The large bushfire about 65km east of Melbourne, Victoria, Australia has doubled in size during the last 24 hours. It is a result of four fires in Bunyip State Park merging and has now blackened about 12,400 HA (30,600 acres).
Emergency Management Victoria has downgraded the incident from an emergency alert to a Watch and Act that affects the following areas: Basan Corner, Beenak, Bunyip, Bunyip North, Cornucopia, Garfield, Garfield North, Gentle Annie, Labertouche, Longwarry North, Maryknoll, Nar Nar Goon, Tonimbuk, Tynong, Tynong North.
On Saturday and Sunday the wind direction changed several times pushing the fire in a variety of directions. This can be very dangerous for firefighters.
The video below at 1:30 captured Air Tanker 137, a Boeing 737, making a retardant drop.
The weather in Victoria, Australia is causing multiple wildfires to spread rapidly endangering residents in some areas east of Melbourne. Presently there are 25 fires burning in the state. Fifteen of them are in eastern Victoria.
Four fires near Bunyip State Park, near Tonumbik, about 65km east of Melbourne, merged on Saturday into one blaze that has burned 6,280 hectares (15,500 acres) as of Sunday afternoon local time.
Officials warn that the fire in the state park is expected, after a wind shift, to move closer to Labertouche North and warned residents to be prepared to evacuate. Three homes have been destroyed in the fire so far.
At least one night-flying helicopter dropped water on the fire Saturday night until 3 a.m. local time. About 850 people, 120 fire trucks, and 20 aircraft will be working on the state park blaze Sunday.
Friend of a friend flying past the Bunyip State Park fire east of Melbourne today. 3rd day of 38°C in a row. Forecast says another 24 hrs before some relief. Not good…! pic.twitter.com/j42MJhC6jL
Murry King sent us this photo of the pyrocumulus cloud over a bushfire north of Timbarra, Victoria, Australia. He got the shot from a point 30km west of the fire in Bindi, East Gippsland on January 25, 2019 at 5:30 p.m.
Here is the latest information about the fire from Vic Emergency:
This Advice message is being issued for Timbarra, Gillingall, Gelantipy, Butchers Ridge, W-Tree, Murrindal, Buchan and Buchan South.
There is an active bushfire north of Timbarra and Gillingall and west of the Gelantipy Road between Butchers Ridge and W-Tree that is not yet under control.
We have now started igniting a back burn on the south eastern corner of the fire near W-Tree, along Hodges Track and Dawson Track. If conditions are favourable, we will continue to extend the back burn later today.
There will be increased smoke in this area. Crews and machinery continue to strengthen containment lines around the fire perimeter.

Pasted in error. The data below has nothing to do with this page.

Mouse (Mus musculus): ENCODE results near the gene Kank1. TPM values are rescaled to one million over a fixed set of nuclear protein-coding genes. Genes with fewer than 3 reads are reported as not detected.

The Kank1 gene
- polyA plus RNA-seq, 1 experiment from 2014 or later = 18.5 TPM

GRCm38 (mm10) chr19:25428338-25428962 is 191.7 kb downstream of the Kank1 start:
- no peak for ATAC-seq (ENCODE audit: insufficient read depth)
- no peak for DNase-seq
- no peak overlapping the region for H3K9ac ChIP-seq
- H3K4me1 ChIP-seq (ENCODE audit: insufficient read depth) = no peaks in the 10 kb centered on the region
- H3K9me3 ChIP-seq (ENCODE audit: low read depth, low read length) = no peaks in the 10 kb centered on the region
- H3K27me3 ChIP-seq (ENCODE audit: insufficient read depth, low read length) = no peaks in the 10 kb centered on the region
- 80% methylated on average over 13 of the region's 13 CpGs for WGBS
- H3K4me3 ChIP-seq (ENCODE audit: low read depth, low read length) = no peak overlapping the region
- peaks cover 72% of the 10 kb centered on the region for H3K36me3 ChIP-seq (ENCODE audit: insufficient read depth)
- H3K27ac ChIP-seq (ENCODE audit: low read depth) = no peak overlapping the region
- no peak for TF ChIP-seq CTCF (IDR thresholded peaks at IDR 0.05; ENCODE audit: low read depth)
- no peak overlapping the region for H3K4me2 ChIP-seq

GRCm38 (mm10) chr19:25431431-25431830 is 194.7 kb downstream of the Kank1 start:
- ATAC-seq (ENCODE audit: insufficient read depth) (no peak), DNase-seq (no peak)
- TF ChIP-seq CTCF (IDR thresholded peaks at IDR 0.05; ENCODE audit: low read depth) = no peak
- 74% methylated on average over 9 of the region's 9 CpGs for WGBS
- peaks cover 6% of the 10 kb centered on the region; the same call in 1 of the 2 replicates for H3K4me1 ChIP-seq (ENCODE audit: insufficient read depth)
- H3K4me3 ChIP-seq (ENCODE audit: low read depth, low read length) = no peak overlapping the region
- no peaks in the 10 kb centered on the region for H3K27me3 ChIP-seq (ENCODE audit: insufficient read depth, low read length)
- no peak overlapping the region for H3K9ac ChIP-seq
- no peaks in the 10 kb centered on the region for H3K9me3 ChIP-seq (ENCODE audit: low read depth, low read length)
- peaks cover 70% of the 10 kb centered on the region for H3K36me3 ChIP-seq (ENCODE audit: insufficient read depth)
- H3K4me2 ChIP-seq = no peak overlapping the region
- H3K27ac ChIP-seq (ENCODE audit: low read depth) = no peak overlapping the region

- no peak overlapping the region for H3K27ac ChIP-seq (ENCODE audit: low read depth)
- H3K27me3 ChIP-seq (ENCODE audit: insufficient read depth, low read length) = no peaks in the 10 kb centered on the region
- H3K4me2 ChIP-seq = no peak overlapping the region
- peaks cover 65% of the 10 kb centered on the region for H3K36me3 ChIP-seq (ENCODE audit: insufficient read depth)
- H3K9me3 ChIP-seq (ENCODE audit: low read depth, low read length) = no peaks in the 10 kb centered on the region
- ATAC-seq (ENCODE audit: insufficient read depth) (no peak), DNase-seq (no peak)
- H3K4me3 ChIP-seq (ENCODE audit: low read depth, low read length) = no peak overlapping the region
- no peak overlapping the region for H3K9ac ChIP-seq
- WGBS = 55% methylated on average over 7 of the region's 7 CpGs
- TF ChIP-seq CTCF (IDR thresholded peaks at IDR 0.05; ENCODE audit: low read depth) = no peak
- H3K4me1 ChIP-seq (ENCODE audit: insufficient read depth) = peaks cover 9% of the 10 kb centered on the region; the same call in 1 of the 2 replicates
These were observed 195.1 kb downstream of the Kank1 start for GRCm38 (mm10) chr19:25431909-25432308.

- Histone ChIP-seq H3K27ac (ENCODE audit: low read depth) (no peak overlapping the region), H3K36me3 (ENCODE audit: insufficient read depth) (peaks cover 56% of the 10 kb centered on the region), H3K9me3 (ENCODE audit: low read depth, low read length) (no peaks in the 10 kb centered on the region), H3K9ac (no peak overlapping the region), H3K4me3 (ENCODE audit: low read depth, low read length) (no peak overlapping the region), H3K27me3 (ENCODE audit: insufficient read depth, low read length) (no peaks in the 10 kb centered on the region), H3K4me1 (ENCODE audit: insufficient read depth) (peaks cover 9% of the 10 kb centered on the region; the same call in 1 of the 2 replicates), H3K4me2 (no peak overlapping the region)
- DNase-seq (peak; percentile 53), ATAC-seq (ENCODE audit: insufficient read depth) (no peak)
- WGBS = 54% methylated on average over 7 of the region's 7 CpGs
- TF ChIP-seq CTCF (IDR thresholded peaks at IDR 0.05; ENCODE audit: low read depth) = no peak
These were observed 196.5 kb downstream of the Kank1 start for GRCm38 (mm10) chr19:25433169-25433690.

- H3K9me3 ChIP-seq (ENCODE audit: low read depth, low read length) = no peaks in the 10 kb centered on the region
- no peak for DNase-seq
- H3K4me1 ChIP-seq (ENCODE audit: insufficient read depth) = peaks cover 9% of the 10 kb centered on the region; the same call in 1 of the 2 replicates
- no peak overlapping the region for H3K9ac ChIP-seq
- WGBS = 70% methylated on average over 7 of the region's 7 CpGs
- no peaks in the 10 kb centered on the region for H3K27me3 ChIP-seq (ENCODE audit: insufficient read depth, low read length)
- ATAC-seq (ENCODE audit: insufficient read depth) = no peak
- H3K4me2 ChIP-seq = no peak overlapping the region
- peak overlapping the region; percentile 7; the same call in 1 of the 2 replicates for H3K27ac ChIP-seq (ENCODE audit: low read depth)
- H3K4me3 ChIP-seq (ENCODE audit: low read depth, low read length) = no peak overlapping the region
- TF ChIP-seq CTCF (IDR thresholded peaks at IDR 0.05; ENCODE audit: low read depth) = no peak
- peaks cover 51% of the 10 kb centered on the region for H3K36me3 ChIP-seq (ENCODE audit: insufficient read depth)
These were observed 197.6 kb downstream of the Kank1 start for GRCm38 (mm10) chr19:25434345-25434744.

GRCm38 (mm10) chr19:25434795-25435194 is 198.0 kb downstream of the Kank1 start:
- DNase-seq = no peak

Extreme heat on Friday in Victoria, Australia combined with strong winds and low humidity caused a bushfire 10 km (6 miles) north of Timbarra to grow from 300 hectares (740 acres) to approximately 10,522 hectares (26,000 acres). Lighting ignited the fire on January 16 and in an odd twist, extreme fire behavior Friday created hundreds of lightning strikes around a massive pyrocumulus cloud that rose to 38,000 feet while igniting additional fires.
The temperature at the top of the cloud was -55°C (-67°F) according to the Victoria Bureau of Meteorology.
Friday evening the weather changed substantially, bringing in cool, moist air that slowed the spread of the fire. Officials say due to the size and difficult topography, it will be weeks before it can be completely contained.
Quick work by firefighters in Victoria, Australia drew praise from the daughter of a landowner whose property was burning near Tarrawingee northeast of Melbourne.
The Country Fire Authority reported that firefighters from Eldorado, Everton, Springhurst, Tarrawingee, Wangaratta, and Wangaratt North responded to the fire on the Tarrawingee-Eldorado Road at around midday on Saturday December 1. The fire was brought under control by 12:25 P.M.
Posting on Facebook, Brooke Sheppard Ross said: “For one hour these selfless people assisted by DSE and Forestry members battled the dry grass and intermittent wind that fanned the flames into our bush land paddocks.”
From The Guardian on November 28:
While parts of the drought-stricken eastern [Australian] states have enjoyed some recent rain and there have been huge downpours along the NSW coast during this week’s storms, experts are warning it won’t be long before the hot summer temperatures dry out ground vegetation.
“Above-normal fire potential remains across large parts of southern Australia,” the Bushfire and Natural Hazards Cooperative Research Centre said in its seasonal bushfire outlook, also released on Thursday.
As part of its summer outlook, the Bureau of Meteorology has forecast a drier-than-average summer for large parts of Queensland, Western Australia and the Northern Territory.
“Having said that, locally heavy rainfall events similar to what we have seen in NSW in the last two days are always a possibility during summer, no matter what the outlook is showing,” Watkins said.
NSW has recorded its eighth driest and fourth hottest April-November on record, with Queensland and Victoria having experienced similar conditions.